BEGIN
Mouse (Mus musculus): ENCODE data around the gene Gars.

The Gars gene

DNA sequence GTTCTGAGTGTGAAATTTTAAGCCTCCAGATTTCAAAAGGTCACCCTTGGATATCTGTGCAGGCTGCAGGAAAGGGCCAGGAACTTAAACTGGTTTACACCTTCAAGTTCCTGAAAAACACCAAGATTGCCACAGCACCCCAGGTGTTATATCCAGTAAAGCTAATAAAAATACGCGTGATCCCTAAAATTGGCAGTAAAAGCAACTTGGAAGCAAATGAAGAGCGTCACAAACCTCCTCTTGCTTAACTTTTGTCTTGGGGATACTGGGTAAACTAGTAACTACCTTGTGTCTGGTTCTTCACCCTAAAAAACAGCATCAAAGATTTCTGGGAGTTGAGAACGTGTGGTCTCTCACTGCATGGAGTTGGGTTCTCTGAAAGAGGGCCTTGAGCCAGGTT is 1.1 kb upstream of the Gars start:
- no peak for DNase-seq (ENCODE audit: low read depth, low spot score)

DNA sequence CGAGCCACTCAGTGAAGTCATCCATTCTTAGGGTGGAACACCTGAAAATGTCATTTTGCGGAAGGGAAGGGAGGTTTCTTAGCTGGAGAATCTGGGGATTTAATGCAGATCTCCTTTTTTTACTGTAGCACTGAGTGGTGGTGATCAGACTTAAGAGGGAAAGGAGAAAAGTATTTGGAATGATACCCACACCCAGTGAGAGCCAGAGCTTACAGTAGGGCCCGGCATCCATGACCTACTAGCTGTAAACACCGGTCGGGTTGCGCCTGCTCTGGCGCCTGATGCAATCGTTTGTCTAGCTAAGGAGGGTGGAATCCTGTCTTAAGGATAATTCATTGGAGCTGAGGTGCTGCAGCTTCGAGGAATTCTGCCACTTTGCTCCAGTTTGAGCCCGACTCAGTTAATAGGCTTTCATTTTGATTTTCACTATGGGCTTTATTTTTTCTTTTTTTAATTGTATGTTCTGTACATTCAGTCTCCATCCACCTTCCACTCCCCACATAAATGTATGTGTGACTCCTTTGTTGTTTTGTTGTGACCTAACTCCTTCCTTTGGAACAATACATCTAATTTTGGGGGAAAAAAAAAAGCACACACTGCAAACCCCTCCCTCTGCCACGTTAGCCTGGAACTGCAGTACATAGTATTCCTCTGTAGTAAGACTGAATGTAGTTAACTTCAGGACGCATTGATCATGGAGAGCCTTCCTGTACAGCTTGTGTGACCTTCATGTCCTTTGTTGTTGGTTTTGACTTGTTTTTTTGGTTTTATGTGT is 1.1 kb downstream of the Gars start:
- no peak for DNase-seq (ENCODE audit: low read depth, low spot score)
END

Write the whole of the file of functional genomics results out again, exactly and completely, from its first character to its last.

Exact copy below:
Mouse (Mus musculus): ENCODE data around the gene Gars.

The Gars gene

DNA sequence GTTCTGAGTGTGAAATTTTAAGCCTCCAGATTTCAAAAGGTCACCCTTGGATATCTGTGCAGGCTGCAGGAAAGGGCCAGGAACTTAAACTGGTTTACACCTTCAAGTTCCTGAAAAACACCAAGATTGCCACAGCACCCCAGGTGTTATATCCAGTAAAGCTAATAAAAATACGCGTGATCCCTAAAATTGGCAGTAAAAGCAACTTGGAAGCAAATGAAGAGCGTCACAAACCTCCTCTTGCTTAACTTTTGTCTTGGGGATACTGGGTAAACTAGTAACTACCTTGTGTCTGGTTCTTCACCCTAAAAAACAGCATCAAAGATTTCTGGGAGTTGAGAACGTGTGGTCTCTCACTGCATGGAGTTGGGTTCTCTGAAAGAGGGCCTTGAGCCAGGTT is 1.1 kb upstream of the Gars start:
- no peak for DNase-seq (ENCODE audit: low read depth, low spot score)

DNA sequence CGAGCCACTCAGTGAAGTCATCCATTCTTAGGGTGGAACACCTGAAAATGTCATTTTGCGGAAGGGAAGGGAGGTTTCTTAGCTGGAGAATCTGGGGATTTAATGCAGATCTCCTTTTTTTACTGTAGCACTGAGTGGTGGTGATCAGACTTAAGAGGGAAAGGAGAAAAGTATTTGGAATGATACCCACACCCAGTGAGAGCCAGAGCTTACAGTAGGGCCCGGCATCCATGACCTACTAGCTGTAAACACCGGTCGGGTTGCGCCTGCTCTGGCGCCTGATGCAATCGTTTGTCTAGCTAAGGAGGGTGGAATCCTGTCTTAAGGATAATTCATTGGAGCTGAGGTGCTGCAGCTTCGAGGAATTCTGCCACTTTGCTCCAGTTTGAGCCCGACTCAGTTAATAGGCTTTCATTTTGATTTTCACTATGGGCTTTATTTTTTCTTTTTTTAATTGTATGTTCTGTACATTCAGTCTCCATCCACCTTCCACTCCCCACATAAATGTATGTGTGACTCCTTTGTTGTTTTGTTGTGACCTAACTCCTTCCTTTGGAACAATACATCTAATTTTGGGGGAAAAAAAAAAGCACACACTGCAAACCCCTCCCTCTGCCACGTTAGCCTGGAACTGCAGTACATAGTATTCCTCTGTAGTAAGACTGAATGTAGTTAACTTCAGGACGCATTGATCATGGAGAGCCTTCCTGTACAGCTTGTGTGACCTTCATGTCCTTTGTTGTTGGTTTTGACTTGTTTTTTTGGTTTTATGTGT is 1.1 kb downstream of the Gars start:
- no peak for DNase-seq (ENCODE audit: low read depth, low spot score)